That’s Not My Name: Difficult Spelling and Pronunciation

Sara HabeinPerspectives50 Comments

When my husband and I married, I joked to him that perhaps I would have kept my maiden name only if it had been more interesting than “Smith.”

Because I knew I wanted to be a writer since the age of thirteen, I also knew that it might be difficult to stand out with such a common first and last name. Before meeting him, I assumed I would adopt a pseudonymous surname, since marriage had been something that I didn’t necessarily see as inevitable. The trade-off with adopting his more interesting last name, however, is that I will forever be telling people how to both spell and pronounce it.

It’s “Ha-bine,” by the way. The “bein” half of Habein is pronounced in the same way one pronounces Einstein or beer stein. Rhymes with “fine.” The syllables are mostly even, with just a slight emphasis on the “Ha.” Despite having spent almost 11 years with it, my mother still tries to put the emphasis on the “bine” sound, so you can imagine that the rest of my world needs frequent reminders.

The name is German, though if we were actually in Germany, the “Ha” would make more of a “Huh” sound, and the “bein” would have greater emphasis. Strangely, when the mister and I took a British literature course in college, we had a native German professor who consistently tried to pronounce our name as “Ha-bean.”

Also common: Hay-bee-en, Hay-ben (this is what I thought it was when I met him), Hay-bean. People also try to swap the placement of the E and I.

The History of the Japanese Written Language by Yaeko Sato Habein

Yaeko Sato Habein, as far as I know, is not related to the mister. He’s one of the few with the last name who are not. (img via Amazon)

Unlike when people spell my name “Sarah,” when “Sara” is right there in my email address or some other thing that is in front of their face, it doesn’t annoy me when people mispronounce our last name. It’s understandable, so I expect it, and when someone actually comes close to pronouncing it correctly, I’m surprised. When giving my information to someone, I automatically say, “It’s Sara-with-no-H Habein, H-A-B-E-I-N.”

My kids are in for years of correcting their teachers and friends. Because of that, we gave them simple, easy-to-spell first names. Before our daughter was born, we considered naming her “Caolan,” an Irish name that’s pronounced “Kay-lawn,” but I think deep down we knew she’d be a girl because “Caolan Habein” would have been”¦ somewhat cruel.

Part of it stems from the name being somewhat rare. If I see the last name, chances are that it’s in reference to someone on the mister’s dad’s side of the family or a handful of Japanese people, which makes me wonder how that happened. The name is not like those long “-ski” Polish names, which despite taking some thought to spell, are still more commonly heard. In that way, my wish to have a more notable name was granted.

I’m curious to hear others’ experiences. What sort of reminders or rhyming tricks do those of you with less instinctively pronounced names have? Any funny stories with especially bad mispronunciations? Did your last name influence how you named your children? Educate us in the comments.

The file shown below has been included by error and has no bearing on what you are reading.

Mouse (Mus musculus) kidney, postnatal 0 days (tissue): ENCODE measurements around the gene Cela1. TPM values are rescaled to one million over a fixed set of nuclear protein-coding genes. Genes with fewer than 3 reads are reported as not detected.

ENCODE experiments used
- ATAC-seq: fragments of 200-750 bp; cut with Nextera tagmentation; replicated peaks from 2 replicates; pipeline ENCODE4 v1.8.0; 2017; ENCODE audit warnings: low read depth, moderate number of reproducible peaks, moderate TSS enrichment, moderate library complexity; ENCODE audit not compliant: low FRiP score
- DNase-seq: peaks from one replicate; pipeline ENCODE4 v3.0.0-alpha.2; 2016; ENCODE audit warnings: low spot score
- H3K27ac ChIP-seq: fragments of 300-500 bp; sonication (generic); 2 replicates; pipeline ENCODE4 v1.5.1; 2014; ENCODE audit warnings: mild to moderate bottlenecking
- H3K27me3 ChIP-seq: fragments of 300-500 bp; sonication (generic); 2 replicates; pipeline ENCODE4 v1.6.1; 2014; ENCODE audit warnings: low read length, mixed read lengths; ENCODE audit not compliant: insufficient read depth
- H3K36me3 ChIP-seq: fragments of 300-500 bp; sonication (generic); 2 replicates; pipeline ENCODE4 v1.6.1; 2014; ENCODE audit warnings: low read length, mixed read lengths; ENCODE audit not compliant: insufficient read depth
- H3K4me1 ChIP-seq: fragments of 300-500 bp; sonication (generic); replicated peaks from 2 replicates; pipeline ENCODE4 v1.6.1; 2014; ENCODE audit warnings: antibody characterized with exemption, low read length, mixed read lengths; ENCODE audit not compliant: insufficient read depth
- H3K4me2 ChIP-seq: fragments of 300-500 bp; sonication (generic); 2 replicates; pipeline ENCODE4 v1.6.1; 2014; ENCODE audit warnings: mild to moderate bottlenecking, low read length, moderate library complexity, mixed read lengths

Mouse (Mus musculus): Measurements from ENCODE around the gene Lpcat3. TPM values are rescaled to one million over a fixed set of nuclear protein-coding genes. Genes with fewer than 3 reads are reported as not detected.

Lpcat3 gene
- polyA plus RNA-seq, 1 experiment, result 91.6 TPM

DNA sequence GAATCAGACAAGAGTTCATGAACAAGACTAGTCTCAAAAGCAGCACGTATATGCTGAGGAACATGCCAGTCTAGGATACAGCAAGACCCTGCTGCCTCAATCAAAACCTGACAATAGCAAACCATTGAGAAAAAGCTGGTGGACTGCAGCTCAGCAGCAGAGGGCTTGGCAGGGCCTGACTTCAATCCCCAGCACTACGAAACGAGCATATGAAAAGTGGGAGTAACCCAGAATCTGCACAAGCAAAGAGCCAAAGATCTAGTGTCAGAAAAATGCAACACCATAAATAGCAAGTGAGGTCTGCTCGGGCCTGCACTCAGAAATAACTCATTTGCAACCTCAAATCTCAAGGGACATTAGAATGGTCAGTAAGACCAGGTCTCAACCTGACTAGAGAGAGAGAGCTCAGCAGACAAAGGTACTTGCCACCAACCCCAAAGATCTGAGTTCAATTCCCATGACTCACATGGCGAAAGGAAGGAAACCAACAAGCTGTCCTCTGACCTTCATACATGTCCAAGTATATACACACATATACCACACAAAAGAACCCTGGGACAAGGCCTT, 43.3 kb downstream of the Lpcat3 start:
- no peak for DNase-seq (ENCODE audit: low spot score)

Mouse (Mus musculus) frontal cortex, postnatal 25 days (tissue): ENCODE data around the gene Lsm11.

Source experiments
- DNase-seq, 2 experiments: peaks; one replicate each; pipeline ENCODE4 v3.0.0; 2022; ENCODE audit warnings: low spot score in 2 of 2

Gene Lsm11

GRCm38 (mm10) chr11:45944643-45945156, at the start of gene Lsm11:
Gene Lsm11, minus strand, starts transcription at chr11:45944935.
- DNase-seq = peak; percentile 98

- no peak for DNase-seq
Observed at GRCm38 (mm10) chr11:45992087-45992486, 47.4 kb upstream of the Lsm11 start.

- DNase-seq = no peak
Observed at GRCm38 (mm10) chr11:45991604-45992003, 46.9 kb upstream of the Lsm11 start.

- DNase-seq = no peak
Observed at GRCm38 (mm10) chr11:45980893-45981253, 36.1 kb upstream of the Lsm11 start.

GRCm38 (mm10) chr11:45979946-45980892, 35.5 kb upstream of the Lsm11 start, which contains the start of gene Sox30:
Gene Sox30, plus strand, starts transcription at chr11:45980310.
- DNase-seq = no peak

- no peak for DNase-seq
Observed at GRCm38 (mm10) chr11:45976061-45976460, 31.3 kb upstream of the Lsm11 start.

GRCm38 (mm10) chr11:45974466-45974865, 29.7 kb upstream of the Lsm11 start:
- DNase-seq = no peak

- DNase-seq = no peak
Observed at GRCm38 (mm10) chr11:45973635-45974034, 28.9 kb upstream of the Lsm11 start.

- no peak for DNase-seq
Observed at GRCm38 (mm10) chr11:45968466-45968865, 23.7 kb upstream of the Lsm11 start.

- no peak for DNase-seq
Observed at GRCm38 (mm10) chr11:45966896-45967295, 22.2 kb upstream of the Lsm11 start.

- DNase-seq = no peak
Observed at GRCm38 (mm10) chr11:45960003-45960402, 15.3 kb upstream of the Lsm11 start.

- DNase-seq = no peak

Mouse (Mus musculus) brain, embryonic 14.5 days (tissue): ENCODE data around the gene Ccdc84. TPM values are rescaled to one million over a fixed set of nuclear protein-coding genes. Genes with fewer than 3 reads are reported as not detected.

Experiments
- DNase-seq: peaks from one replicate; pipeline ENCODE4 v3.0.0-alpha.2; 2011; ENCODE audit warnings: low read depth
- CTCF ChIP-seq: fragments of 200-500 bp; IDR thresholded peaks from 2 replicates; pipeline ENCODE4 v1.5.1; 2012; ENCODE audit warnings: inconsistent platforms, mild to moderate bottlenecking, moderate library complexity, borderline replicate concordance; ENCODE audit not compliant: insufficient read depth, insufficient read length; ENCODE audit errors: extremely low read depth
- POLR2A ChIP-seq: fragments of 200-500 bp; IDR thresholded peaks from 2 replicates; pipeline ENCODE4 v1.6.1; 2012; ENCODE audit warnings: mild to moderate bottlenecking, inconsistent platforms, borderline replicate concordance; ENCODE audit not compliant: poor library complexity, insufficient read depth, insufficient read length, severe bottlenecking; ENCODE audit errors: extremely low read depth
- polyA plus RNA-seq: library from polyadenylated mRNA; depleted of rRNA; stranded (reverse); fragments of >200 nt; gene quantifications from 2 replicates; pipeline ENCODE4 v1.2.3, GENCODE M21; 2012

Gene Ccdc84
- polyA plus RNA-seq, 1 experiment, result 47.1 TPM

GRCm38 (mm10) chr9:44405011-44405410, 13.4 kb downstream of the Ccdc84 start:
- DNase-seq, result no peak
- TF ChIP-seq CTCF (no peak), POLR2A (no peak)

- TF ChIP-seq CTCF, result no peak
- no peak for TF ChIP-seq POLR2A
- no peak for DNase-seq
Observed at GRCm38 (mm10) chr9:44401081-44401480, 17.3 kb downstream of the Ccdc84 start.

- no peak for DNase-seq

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Sara Habein

Sara Habein is the author of Infinite Disposable, a collection of microfiction, and her work has appeared on The Rumpus, Pajiba and Word Riot, among others. Her book reviews and other commentary appear at Glorified Love Letters, and she is the editor of Electric City Creative.
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Sara HabeinThat’s Not My Name: Difficult Spelling and Pronunciation

50 Comments on “That’s Not My Name: Difficult Spelling and Pronunciation”

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  1. Profile photo of Jake Sorich
    Jake Sorich

    My name on the surface looks pretty easy to pronounce. Jake SOR-ICH.

    I meet people, though, that are hell-bent on making it a difficult name. They pronounce it Se-rich, Sur-ich, Sorch, Sorik, it goes on and on and on…I don’t understand it, but, I’ve had this name all my life. hah.

    I have to admit, I had some troubles with “Habein” when I first met you and Tyson. I got it after the second or third time I said it, hah, but I remember calling Tyson “Hayben” at least once.

  2. Profile photo of Savannah Logsdon-Breakstone
    Savannah Logsdon-Breakstone

    Logsdon gets spelled as “Logston” “Logstone” or even “Lousdon”. (And yet this has nothing to do with why I want to change my name to my stepfather’s.)

    Savannah tends to either have the “h” dropped or an “n”.

    That said, I’ve thought since like age 12 that the name Myrddyn (It’s a welsh name and spelling for “Merlin”) would make a fabulous name. And yes, that’s the welsh “dd” which is kind of like “th” but with the tip of your tongue going up instead of down. I think, though, that at this point in my life I’ll be more favorable to suggested alternatives that a partner might have. ;)

  3. Profile photo of ANoelle
    ANoelle

    I go by my middle name – Noelle. It’s the French feminine version. I’ve had people call me No Ellie, Nola, Noil (rhyme that with foil)… But worse, I’ve had people argue with me over the spelling! They insist it’s REALLY “Noel” and I’m just trying to be special.

    Nope. Just using the female version since 1) I’m female and 2) it’s what my parents gave me!

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